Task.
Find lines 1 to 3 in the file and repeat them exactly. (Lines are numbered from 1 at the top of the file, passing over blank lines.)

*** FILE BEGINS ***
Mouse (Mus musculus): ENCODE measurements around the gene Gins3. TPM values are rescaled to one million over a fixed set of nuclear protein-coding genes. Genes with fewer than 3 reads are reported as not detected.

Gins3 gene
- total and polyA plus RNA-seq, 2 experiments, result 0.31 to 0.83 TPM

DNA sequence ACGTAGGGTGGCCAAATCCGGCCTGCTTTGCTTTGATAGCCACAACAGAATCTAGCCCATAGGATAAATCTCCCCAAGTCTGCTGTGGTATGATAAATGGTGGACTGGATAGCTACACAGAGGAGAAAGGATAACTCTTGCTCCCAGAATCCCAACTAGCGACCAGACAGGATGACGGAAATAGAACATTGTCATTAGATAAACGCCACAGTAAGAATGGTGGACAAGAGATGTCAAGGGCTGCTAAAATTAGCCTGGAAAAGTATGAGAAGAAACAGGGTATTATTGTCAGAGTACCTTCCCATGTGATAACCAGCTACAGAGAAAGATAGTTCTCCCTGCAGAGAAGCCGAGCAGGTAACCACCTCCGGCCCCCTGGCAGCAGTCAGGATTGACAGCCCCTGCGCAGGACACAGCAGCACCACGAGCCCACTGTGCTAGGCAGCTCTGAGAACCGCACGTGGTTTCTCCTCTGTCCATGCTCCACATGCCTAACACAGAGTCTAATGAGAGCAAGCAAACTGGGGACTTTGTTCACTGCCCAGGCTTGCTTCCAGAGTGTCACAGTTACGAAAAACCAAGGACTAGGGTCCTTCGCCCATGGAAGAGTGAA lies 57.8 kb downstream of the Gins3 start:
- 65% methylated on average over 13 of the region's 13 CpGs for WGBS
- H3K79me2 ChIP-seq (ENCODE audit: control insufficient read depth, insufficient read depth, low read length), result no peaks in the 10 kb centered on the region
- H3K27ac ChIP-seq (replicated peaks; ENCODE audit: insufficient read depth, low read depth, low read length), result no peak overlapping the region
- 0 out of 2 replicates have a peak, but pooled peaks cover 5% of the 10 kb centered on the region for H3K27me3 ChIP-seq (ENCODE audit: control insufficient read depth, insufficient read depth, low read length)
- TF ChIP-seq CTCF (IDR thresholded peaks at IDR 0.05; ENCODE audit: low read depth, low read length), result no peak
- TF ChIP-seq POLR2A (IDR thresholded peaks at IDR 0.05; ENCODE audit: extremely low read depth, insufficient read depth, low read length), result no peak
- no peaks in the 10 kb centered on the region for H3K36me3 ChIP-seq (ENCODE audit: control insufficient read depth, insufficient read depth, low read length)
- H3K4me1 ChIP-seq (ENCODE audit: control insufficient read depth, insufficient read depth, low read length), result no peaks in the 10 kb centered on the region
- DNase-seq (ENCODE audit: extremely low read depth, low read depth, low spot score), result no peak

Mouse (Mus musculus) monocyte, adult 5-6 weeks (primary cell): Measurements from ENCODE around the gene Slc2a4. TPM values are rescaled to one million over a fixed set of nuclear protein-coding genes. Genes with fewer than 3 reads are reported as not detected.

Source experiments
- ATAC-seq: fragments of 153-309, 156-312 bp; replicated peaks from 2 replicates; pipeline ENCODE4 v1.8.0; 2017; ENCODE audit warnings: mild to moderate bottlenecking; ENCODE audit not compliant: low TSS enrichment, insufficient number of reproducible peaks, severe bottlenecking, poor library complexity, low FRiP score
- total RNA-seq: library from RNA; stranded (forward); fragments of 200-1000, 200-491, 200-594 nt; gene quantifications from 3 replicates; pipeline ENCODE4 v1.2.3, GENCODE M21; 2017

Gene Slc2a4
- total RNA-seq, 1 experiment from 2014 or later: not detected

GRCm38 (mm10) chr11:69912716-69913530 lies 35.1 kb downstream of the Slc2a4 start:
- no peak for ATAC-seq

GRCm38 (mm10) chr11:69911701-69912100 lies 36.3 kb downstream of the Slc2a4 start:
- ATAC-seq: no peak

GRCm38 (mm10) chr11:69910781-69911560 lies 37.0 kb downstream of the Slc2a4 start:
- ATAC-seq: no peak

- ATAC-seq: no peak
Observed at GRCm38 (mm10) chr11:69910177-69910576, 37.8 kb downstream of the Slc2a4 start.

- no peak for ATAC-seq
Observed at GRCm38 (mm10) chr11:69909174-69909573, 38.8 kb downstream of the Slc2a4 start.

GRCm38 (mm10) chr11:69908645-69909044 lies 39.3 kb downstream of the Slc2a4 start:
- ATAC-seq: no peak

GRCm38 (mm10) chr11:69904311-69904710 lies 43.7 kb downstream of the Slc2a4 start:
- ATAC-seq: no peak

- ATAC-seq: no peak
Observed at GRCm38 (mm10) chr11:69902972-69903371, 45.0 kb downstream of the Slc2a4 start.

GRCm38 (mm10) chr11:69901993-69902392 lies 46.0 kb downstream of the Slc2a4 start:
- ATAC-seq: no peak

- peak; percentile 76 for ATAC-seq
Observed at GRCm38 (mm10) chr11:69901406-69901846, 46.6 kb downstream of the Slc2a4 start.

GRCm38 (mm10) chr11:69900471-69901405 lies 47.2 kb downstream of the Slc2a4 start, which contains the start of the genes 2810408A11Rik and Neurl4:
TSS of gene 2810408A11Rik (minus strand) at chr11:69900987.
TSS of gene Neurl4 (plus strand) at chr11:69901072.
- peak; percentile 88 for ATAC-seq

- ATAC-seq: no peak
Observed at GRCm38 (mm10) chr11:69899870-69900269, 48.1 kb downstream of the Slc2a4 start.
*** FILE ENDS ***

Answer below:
Mouse (Mus musculus): ENCODE measurements around the gene Gins3. TPM values are rescaled to one million over a fixed set of nuclear protein-coding genes. Genes with fewer than 3 reads are reported as not detected.

Gins3 gene
- total and polyA plus RNA-seq, 2 experiments, result 0.31 to 0.83 TPM